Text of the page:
Friday, April 22, 2011

Water For Elephants

It's depression era America, and Jacob Jankowski (TWILIGHT heartthrob Robert Pattison) is a handsome young man whose future is derailed by tragedy. He drops out of veterinary college, hops a train, and ends up joining the Benzini Brother's Circus where he does his best to take care of the animals under less than optimal conditions. The job puts Jacob in close proximity to the show's lovely star Marlena (Reese Witherspoon). The two become attracted to each other, but try to keep their feelings in check. And with good reason. Marlena is married to the owner of the circus, the alternately charming and cruel August (Christoph Waltz), a man known to have those who displease him thrown off a moving train.

A dangerous love triangle in an exotic setting would seem to be a good start for an enjoyable old-fashioned melodrama. But as they say, the Devil is in the details. Or in this case, the lack of details. WATER FOR ELEPHANTS is all plot with no flavor, which is inexcusable given the setting. A circus in the thirties should have all kinds of interesting supporting characters, and indeed the Benzini Brothers troupe would seem to have its share. None of them get a chance to really register with us, though, even the ones we're apparently supposed to care about. The movie is too busy trying in vain to give its central love story some heft to be bothered.

Director Francis Lawrence also seems to have forgotten the first rule of good storytelling: show, don't tell. We're told in narration that the depression is going on, and the hardships the troupe suffers as a result, but we never actually see it. Even more damaging, we rarely get to see August's dark side. For most of the film, we're only told about his worst misdeeds in narration. What we see are the moments when things are going well and the crew is apparently happy with their boss. We do get to watch August mistreating the animals, and eventually Lawrence realizes he has have August do something to earn our wrath or the ending won't work. But for most of the film, Waltz plays the character as flawed but likable. That just doesn't jibe with what we've been told, and it undercuts August's power as the movie's villain.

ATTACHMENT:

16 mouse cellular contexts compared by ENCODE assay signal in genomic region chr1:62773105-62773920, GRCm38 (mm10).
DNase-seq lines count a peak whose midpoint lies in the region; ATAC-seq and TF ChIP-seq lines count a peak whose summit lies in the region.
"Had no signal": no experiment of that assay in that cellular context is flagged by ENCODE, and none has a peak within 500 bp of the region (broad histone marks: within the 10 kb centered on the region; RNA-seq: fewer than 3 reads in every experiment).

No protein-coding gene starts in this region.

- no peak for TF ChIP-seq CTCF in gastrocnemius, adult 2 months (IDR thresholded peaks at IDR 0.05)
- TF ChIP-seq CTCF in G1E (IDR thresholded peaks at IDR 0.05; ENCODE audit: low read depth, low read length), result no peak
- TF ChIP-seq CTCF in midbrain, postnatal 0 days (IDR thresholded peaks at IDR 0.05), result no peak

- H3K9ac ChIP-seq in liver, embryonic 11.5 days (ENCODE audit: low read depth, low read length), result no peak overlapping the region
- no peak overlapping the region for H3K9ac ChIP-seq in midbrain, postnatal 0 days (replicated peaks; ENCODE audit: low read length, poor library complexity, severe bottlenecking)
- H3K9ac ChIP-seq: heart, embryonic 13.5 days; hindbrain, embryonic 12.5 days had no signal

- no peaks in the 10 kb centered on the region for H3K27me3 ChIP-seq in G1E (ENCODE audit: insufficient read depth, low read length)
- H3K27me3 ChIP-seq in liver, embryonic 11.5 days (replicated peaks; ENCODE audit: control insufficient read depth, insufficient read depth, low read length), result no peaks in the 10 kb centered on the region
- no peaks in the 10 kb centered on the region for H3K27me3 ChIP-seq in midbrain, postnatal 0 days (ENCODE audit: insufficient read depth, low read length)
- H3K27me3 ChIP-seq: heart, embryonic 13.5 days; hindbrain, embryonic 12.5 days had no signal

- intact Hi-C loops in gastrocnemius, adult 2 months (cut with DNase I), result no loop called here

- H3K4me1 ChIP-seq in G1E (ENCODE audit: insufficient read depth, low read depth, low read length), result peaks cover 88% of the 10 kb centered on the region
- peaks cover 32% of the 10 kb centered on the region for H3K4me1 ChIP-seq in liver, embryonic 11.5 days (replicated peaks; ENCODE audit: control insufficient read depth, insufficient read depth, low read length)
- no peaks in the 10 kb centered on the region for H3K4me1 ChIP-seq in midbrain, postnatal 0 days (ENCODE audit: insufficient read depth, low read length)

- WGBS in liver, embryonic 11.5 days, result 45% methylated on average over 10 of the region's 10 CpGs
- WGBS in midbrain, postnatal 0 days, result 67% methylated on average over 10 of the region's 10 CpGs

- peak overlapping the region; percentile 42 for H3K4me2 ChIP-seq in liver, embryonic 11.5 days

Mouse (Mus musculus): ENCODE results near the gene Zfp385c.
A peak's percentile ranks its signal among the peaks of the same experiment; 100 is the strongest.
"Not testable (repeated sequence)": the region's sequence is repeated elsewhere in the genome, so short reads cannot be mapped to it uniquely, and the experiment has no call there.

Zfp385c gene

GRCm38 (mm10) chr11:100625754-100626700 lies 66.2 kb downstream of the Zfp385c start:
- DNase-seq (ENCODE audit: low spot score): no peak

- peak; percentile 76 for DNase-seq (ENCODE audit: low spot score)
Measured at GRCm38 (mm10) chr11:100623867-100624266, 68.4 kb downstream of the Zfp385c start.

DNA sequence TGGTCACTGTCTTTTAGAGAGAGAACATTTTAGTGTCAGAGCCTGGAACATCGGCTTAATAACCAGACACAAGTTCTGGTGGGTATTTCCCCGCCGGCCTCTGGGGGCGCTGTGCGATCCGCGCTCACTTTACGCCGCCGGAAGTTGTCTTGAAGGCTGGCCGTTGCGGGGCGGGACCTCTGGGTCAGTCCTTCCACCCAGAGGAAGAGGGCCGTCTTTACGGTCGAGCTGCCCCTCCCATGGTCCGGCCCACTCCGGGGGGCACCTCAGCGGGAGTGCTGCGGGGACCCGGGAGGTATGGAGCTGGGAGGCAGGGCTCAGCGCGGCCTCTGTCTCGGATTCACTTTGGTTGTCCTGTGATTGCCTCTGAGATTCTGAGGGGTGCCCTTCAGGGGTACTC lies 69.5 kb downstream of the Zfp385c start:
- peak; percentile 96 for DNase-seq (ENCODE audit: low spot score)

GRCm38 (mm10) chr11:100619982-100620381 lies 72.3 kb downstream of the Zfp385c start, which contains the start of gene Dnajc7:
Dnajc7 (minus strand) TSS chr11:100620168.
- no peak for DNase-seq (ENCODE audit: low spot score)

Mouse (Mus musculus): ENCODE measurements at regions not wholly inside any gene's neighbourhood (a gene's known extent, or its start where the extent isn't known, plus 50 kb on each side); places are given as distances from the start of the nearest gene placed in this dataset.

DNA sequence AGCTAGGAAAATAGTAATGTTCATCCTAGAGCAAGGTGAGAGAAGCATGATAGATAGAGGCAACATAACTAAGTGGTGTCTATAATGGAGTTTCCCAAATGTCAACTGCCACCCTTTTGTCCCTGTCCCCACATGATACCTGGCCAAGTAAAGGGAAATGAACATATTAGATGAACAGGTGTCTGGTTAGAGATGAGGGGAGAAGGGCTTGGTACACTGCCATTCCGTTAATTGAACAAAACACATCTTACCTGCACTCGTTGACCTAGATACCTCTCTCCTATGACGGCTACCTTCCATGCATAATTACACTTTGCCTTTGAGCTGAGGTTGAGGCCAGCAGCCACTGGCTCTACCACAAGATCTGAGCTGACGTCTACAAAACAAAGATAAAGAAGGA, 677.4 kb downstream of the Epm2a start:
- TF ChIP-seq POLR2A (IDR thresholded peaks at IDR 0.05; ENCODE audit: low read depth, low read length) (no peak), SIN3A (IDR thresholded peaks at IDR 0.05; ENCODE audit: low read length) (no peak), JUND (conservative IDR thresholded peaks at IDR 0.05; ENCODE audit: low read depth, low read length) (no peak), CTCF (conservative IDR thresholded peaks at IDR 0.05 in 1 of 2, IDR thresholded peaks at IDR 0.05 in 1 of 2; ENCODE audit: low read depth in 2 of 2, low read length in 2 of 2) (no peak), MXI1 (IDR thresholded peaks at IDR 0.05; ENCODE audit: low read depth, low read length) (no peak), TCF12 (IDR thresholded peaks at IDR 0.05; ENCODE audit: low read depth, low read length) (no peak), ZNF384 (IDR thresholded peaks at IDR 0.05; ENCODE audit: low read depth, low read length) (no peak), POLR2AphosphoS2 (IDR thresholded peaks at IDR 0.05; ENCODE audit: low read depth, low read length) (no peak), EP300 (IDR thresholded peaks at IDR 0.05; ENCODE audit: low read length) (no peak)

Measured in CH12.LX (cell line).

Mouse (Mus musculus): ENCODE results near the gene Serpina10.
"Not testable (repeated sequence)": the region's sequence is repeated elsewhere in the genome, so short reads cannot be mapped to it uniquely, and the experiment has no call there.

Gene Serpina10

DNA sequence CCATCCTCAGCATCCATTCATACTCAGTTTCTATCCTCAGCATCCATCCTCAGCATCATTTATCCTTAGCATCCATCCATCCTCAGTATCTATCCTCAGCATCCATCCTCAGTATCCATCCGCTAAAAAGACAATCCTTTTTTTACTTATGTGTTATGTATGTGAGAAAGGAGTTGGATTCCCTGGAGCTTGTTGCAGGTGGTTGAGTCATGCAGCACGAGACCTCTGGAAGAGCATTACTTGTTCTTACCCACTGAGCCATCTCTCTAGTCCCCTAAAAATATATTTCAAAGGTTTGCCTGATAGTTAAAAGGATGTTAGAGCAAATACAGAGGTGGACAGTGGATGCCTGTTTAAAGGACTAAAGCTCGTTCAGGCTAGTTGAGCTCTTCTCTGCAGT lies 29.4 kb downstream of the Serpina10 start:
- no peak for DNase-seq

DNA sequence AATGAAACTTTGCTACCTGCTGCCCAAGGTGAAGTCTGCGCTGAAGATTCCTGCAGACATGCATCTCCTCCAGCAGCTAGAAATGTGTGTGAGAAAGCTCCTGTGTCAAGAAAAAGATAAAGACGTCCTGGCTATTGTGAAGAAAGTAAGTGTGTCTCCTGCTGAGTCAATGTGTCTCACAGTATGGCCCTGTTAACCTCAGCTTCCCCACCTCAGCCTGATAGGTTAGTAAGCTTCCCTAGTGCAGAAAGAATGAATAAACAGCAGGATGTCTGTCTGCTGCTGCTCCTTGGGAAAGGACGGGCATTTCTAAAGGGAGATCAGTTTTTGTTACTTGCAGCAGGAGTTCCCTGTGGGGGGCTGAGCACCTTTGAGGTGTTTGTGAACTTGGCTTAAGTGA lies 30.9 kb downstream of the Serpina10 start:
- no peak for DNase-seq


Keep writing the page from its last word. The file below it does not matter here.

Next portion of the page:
At least August has some defining characteristics. Pattison's Jacob is a blank slate whose only personality trait is that he's kind to animals. Witherspoon's Marlena doesn't fare much better, and both actors are at the mercy of screenwriter Richard LaGravenese's banal dialogue and Lawrence's pedestrian direction.

So far I've done my best to assess the film on its own merits without comparing it to the novel by Sara Gruen that it was based on. I am not one of those people who subscribe to the notion that “the book is always better,” and I can easily name you a dozen films that I think are at least as good as the book, if not better, and without necessarily being faithful to the source material. In this case, the book definitely is better than the movie. A lot better. 2 out of 4 stars.

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